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PHELLODENDRON

Other Names:

Amur Cork Bark, Amur Cork Tree, Amur Corktree, Arbre à Liège de l’Amour, Arbre au Liège de l’Amour, Arbre de Liège de Chine, Corktree, Cortex Phellodendri, Huang Bai, Huang Bo, Phellodendri Cortex, Phellodendron, Phellodendron amurense, Phellode...
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PHELLODENDRON Overview
PHELLODENDRON Uses
PHELLODENDRON Side Effects
PHELLODENDRON Interactions
PHELLODENDRON Dosing
PHELLODENDRON Overview Information

Phellodendron is a plant. The bark is used to make medicine. Be careful not to confuse phellodendron with the houseplant called philodendron. The names are similar but the plants are unrelated.

Phellodendron is used for osteoarthritis, weight loss and obesity, diarrhea, ulcers in the stomach or upper part of the small intestine (peptic ulcers), diabetes, meningitis, pneumonia, eye infections, tuberculosis, and cirrhosis of the liver.

Some people apply phellodendron to the skin for psoriasis, to kill germs, and to reduce redness and swelling.

How does it work?

Some chemicals in phellodendron might reduce redness and swelling (inflammation). Another chemical, berberine, might be able to lower blood sugar and “bad” LDLcholesterol as well as protect the liver against toxic materials. Berberine might also be active against tumors. However, berberine can be harmful as well.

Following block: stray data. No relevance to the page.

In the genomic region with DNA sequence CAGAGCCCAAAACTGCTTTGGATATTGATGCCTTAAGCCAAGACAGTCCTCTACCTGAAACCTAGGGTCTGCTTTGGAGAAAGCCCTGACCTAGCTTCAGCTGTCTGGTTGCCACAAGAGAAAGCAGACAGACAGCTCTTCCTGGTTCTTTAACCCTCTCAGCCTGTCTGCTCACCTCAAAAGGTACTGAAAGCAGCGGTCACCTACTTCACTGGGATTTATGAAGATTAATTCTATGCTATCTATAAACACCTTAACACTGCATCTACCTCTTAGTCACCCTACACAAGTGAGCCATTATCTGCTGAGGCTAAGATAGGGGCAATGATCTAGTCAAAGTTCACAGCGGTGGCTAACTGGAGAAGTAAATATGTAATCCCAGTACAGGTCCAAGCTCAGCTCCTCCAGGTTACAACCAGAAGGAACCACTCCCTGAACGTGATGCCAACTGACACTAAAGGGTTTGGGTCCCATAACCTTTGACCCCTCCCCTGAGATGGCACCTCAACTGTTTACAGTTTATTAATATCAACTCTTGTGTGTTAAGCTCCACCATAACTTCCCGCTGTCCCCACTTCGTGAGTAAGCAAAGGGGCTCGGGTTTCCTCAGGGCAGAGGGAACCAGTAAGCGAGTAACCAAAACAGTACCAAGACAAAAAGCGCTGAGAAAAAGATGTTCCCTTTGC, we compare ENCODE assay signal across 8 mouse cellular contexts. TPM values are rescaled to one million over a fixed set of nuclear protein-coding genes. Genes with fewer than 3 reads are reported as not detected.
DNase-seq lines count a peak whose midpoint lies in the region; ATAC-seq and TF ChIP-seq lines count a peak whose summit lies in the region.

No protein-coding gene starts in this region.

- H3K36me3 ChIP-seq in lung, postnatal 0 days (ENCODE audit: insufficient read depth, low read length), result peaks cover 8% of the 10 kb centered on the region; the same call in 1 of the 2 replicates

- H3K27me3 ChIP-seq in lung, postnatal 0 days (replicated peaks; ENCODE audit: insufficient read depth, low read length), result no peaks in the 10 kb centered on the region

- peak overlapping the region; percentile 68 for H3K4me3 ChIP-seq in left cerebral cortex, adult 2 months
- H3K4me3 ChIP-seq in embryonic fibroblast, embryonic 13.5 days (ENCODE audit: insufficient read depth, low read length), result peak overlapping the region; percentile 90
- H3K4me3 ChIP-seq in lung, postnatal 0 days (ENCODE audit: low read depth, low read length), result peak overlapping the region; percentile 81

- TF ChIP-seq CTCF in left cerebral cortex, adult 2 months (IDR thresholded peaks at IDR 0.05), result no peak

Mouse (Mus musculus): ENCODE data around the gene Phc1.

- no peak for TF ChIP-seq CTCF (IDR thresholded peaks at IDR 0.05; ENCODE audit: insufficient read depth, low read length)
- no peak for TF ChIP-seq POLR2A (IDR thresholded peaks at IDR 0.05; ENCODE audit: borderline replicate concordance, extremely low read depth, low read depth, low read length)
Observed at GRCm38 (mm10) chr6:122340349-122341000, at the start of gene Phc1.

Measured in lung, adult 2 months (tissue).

PHELLODENDRON Uses & Effectiveness What is this?

Insufficient Evidence for:

  • Weight loss. Some research suggests that overweight women who take a specific product containing a combination of extracts of phellodendron plus magnolia (Relora, Next Pharmaceuticals) for 6 weeks have less weight gain than other women who did not receive the product. Women taking this product also seem to eat fewer calories than the control group. One possible explanation is that this product reduced stress and stress-related eating. But that theory doesn’t stand up, because so far there is no evidence that this product reduces the stress hormone called cortisol.
  • Psoriasis. There is a report that an ointment containing phellodendron plus isatis and Baikal skullcap improved psoriasis in an 8-year-old boy with psoriasis that responded poorly to other treatments.
  • Diarrhea.
  • Ulcers.
  • Osteoarthritis.
  • Obesity.
  • Diabetes.
  • Meningitis.
  • Pneumonia.
  • Eye infections.
  • Tuberculosis.
  • Other conditions.
More evidence is needed to rate the effectiveness of phellodendron for these uses.


PHELLODENDRON Side Effects & Safety

Phellodendron appears to be safe in adults when used short-term. The safety of phellodendron use for more than 6 weeks is unknown. In one study, one person experienced heartburn, shaking hands, sexual dysfunction, and thyroid dysfunction. Another person experienced fatigue and headache. But it is not known if these side effects were caused by phellodendron or some other factor.

Special Precautions & Warnings: